Life Tool

The most useful survival tool is the one you have with you when you need to survive. I hope that my readers are beyond the stage of believing that improvising is superior to planning; however, it never hurts to consider backups to your most carefully thought-out plans, particularly when such alternatives are versatile, inexpensive and convenient. I've recently been testing a little device called the Life Tool, which meets all of those criteria. It is a thin, flat piece of steel about the size and general shape of a credit card with cutouts, holes, special-purpose surface etching and sharpened edges. Among other things, it can be used as a knife, a screwdriver, a compass, a wrench, a can opener, a surface for striking matches, a nail driver, a bottle opener, a file, an insulation stripper, an entrenching tool, a signal mirror, a fishing lure, a fishhook bender or straightener, or a brush axe. The flexible Fresnel burning lens that comes with it can start a fire even on a relatively overcast day. The entire outfit, including a well-illustrated instruction booklet, fits into a small plastic case that can be carried in your wallet. Get one. It's cheap insurance. Allison Forge Corp., Box 404T, Belmont, MA 02178. Price: around $16.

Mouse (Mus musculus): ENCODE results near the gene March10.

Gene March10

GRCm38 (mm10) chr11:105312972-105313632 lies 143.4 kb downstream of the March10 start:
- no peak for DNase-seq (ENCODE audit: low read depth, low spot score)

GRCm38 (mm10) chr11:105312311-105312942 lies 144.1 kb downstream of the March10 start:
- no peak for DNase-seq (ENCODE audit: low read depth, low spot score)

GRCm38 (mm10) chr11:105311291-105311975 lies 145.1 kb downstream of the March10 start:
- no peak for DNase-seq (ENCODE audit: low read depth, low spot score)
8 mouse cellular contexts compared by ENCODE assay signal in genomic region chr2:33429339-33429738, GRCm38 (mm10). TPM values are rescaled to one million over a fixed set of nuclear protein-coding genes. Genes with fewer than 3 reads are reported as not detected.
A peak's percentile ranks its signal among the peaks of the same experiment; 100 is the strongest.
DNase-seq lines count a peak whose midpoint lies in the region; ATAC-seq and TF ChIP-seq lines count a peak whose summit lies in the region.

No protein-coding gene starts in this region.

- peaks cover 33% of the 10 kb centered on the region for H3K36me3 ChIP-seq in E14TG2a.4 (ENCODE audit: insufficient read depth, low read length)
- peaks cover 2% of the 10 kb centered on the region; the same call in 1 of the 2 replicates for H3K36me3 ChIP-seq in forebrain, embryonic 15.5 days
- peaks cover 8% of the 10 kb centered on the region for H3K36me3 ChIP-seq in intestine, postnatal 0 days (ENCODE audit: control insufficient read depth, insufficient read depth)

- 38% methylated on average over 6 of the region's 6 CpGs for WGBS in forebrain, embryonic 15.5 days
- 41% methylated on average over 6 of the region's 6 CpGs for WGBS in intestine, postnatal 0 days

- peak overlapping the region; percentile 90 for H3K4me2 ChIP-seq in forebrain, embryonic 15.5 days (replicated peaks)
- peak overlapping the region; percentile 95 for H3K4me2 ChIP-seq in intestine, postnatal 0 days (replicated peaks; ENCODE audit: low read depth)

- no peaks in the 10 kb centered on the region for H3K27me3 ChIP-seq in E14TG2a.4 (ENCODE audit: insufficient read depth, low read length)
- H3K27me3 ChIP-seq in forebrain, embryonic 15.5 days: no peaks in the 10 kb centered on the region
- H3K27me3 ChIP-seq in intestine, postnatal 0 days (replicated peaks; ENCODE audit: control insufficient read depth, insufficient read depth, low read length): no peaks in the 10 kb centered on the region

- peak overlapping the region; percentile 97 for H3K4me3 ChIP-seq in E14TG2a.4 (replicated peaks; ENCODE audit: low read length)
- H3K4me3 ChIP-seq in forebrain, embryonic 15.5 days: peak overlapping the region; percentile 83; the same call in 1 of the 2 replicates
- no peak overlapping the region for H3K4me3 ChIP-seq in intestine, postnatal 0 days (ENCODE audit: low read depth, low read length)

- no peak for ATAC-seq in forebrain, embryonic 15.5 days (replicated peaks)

Q: I belong to a survival discussion group and we are currently discussing medical aspects of retreating. Our group leader says that we should store only the medicines and instruments which we know how to use ourselves and nothing more. Do you agree? Also, we are having a hard time finding medical supplies -- even if they are the nonprescription varieties. Mrs. F.R., IL

A: It is obviously wise for any survivalist to learn as much as he can about medical treatment when no physician is available, but the fact that you do not know how to suture a wound or amputate a gangrenous toe, for example, should not preclude your including sterile sutures, scalpels, hemostats and other such supplies in your kit. You may be fortunate enough to encounter a qualified person who could use such equipment if it were available, and presumably you will also continue to increase your skills from both practice and continued reading from the basic medical library, which should be a part of any survivalist's stores.